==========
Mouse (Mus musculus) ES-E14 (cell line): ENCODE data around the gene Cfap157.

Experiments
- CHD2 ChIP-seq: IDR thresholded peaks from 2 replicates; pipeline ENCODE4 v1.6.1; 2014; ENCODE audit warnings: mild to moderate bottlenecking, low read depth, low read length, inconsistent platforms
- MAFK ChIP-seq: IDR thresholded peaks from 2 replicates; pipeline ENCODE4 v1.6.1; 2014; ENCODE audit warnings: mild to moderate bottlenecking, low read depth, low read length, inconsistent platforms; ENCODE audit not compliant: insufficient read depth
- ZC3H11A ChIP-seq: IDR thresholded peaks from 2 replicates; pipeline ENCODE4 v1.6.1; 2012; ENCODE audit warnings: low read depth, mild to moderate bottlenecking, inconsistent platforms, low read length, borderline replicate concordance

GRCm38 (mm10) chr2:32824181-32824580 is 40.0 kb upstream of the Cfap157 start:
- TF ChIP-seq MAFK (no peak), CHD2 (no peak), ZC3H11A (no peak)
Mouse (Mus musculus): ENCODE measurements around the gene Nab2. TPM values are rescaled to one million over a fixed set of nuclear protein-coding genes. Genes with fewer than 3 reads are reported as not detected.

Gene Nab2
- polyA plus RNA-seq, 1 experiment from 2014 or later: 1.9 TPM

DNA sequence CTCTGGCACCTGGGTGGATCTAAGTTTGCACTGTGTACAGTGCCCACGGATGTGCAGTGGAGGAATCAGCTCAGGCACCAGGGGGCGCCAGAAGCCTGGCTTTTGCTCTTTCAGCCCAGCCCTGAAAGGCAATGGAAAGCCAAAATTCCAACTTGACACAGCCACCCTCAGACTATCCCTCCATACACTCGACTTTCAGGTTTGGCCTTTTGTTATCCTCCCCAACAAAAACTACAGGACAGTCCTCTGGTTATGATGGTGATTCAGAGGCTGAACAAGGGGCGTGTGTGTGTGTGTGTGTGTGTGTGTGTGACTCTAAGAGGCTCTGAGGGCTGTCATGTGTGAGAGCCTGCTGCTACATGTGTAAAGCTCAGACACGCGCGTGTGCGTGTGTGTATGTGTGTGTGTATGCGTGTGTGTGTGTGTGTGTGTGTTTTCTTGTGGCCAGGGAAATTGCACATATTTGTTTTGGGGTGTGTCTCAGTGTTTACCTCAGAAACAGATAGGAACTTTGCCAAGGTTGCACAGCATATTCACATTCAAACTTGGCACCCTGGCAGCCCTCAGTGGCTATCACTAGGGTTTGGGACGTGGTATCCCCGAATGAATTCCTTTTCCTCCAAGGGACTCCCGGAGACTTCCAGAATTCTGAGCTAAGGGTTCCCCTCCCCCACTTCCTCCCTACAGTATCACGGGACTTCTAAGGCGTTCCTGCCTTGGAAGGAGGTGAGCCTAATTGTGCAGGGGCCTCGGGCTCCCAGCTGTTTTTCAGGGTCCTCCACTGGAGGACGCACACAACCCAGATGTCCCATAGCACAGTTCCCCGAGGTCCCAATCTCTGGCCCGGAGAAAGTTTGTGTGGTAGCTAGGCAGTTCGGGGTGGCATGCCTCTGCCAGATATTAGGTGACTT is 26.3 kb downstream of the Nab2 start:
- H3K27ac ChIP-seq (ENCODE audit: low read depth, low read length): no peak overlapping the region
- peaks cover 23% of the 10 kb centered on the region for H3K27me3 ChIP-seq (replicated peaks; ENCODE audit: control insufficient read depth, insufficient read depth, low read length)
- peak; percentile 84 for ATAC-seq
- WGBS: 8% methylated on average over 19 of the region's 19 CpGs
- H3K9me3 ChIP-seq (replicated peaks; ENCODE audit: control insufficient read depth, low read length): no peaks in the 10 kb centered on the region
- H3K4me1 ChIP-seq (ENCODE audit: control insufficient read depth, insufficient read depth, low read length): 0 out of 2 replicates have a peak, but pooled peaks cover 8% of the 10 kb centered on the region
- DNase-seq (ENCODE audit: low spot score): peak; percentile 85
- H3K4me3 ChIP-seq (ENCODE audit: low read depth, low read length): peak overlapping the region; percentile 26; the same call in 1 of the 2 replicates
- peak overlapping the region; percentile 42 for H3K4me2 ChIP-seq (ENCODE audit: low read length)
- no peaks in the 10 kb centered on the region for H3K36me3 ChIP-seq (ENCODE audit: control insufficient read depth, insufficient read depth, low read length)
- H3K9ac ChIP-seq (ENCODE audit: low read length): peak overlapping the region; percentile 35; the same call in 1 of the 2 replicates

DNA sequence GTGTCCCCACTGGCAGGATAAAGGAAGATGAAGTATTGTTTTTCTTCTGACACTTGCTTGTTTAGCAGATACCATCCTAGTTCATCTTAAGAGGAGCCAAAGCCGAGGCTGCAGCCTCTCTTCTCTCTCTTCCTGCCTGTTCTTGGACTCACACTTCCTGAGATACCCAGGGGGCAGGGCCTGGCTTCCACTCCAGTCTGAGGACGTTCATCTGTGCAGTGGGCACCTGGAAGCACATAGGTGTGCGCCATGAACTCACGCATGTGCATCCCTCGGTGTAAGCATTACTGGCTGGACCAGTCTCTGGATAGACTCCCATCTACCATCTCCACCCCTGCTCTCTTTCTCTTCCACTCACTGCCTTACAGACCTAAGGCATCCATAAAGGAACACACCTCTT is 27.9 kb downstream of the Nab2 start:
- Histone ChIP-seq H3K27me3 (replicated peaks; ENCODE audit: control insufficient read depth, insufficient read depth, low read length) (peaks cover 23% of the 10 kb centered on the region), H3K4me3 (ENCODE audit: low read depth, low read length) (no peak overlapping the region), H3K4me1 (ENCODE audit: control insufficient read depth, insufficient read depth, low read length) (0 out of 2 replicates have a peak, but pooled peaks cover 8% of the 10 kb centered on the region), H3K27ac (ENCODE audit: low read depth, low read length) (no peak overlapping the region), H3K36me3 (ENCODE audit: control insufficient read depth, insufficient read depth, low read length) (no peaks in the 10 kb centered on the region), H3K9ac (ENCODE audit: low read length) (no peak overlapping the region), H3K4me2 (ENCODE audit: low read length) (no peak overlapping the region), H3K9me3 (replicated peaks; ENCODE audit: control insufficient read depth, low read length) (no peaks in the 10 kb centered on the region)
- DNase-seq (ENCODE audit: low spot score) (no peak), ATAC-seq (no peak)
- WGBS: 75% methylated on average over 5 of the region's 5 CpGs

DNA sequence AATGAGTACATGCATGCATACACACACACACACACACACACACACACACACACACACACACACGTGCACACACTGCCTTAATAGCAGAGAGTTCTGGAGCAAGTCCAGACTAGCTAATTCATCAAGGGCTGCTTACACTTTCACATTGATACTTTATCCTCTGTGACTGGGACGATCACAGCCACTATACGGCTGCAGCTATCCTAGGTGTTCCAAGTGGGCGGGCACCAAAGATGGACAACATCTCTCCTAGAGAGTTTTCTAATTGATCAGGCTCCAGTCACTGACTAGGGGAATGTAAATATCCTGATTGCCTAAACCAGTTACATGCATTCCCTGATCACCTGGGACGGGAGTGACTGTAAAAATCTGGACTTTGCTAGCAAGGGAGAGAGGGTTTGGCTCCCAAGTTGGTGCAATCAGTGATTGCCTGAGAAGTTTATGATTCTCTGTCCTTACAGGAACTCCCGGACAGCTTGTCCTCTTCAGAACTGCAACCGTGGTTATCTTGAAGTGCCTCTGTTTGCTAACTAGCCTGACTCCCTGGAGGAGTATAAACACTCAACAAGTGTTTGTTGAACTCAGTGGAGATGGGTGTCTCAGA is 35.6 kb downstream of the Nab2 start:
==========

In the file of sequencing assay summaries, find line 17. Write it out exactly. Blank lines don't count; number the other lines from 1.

- H3K4me1 ChIP-seq (ENCODE audit: control insufficient read depth, insufficient read depth, low read length): 0 out of 2 replicates have a peak, but pooled peaks cover 8% of the 10 kb centered on the region